Brussels could seek the moral high ground by covering the application costs of EU nationals who want to stay in the UK after Brexit, under proposals being discussed at the highest levels of the European commission.
The UK Home Office has threatened to charge a £72 fee for applicants seeking so-called “settled status” in the UK, which grants them indefinite leave to remain. Applicants will have to demonstrate five years’ continuous residence and pass a criminal record test.
It has emerged that the European commission president, Jean-Claude Juncker, has expressed sympathy with a suggestion that Brussels could cover the fees if the UK does not make a more generous offer during further negotiations this year.
According to EU sources, Juncker agreed in a meeting with the European parliament’s Brexit steering group to personally take up the issue of the charges with Theresa May. However, he is said to have recognised that Brussels may need to look at funding the costs through the EU budget.
EU and UK negotiators are talking through a host of loose ends that remain over the first-phase issues – citizens’ rights, the financial settlement and the Irish border – along with topics such as Euratom, which governs the movement of nuclear materials, that have yet to be substantively discussed.
A draft treaty putting the agreements on the three first-phase issues into legal language is due to be published within weeks.
In November the European parliament’s Brexit coordinator, Guy Verhofstadt, warned the UK’s Brexit secretary, David Davis, that a family of five could face a bill of £360 – “a very significant amount for a family on low income” – under the UK government’s planned application fees for settled status.
The full details of the UK’s new online application process is expected to be announced within days. The government has said it intends to charge “no more than the cost of a passport” for most applicants.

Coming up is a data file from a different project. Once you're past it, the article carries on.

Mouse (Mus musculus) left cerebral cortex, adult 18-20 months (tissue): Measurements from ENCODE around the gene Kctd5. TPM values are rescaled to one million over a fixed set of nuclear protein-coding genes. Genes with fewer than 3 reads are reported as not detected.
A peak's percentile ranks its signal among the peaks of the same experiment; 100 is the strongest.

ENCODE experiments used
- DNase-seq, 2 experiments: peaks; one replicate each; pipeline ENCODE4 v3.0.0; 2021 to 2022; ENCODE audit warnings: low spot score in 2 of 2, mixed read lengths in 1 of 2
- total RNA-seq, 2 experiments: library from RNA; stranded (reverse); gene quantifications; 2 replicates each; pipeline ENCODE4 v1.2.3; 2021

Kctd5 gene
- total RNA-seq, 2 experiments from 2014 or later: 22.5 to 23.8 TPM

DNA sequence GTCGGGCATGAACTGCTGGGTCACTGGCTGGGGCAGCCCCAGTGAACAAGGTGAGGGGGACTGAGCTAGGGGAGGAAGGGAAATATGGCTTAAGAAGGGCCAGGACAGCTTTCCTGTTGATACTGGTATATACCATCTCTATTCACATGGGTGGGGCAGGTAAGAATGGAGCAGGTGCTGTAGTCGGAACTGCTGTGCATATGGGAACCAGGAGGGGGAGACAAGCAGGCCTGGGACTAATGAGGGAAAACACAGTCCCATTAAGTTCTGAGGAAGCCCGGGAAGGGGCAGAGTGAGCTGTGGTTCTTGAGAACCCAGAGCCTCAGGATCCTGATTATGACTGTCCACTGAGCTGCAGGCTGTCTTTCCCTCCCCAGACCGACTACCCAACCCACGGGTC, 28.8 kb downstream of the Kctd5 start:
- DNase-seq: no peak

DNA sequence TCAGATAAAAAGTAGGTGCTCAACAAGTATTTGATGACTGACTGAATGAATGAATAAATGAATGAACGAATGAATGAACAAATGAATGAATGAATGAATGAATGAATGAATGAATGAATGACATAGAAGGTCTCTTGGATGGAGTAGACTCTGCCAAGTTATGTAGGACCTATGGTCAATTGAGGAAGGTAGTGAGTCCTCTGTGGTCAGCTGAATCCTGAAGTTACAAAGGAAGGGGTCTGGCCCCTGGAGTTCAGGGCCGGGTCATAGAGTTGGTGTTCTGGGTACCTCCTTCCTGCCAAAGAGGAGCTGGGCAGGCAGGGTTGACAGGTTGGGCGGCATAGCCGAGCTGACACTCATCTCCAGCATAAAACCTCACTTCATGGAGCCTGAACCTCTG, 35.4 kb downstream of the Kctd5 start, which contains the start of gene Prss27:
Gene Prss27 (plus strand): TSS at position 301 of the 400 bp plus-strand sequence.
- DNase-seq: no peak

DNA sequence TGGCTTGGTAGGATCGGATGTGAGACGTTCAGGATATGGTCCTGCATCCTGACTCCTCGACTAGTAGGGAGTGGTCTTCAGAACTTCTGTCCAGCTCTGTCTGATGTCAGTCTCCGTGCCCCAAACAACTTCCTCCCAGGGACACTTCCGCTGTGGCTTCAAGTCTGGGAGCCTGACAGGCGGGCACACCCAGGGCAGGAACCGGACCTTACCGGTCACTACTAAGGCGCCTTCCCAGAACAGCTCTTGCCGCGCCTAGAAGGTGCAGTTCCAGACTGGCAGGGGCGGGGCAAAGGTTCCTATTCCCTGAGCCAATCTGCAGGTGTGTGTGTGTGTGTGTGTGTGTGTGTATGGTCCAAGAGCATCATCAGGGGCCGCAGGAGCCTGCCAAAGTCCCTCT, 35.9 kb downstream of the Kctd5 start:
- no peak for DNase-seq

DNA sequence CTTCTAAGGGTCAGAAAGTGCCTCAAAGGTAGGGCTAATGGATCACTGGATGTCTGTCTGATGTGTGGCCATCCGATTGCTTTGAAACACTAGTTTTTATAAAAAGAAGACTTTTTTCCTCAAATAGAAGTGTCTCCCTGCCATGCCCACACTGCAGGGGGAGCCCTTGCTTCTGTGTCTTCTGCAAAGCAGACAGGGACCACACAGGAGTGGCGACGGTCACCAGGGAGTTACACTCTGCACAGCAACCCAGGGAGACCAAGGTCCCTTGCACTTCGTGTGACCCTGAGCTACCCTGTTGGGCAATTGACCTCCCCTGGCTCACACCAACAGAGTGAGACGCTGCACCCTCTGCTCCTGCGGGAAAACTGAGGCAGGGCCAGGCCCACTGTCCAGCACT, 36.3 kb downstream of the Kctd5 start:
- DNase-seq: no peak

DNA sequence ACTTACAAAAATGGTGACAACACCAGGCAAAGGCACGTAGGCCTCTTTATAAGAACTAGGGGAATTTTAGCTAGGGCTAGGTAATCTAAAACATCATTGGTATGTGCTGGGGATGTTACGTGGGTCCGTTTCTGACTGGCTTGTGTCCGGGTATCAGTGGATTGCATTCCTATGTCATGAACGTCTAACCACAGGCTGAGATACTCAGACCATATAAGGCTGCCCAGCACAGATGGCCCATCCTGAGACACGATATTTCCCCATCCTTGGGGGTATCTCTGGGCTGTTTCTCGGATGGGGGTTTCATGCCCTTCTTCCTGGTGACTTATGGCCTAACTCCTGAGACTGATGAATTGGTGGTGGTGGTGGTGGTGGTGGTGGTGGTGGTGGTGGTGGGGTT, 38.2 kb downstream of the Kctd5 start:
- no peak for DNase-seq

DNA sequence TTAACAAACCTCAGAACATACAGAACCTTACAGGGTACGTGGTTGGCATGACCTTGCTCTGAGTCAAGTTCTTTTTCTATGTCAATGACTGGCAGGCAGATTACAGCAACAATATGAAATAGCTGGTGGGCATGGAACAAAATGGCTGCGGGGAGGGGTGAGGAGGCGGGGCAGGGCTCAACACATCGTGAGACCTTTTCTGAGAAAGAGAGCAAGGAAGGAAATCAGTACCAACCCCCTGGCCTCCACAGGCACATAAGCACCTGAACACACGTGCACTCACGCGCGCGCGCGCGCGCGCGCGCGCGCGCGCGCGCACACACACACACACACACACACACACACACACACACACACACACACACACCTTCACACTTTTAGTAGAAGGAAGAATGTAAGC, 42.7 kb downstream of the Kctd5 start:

EU nationals who have already successfully applied for UK permanent residence documents will not face a further fee when they convert to “settled status”.
Applicants who are rejected will be able to appeal and the Home Office has said its default position would be to grant settled status applications.
It has been reported that the Home Office is struggling to beef up its immigration staffing levels to deal with applications. Amber Rudd, the home secretary, told MPs last year that 700 extra immigration caseworkers had been recruited and there were hopes to recruit an extra 500 by this April. However, experts have said these numbers fall well short of what may be required.
It is unclear how many of the three million EU nationals in the UK will seek settled status. The numbers could be inflated by the insistence from eastern and central EU member states that the terms of the withdrawal agreement on citizens’ rights should apply to those who arrive in the UK right up until the end of the transition period, which is likely to be 31 December 2020 at the earliest.
This article was written by Daniel Boffey in Brussels, for theguardian.com on Tuesday 23rd January 2018 00.01 Europe/Londonguardian.co.uk © Guardian News and Media Limited 2010
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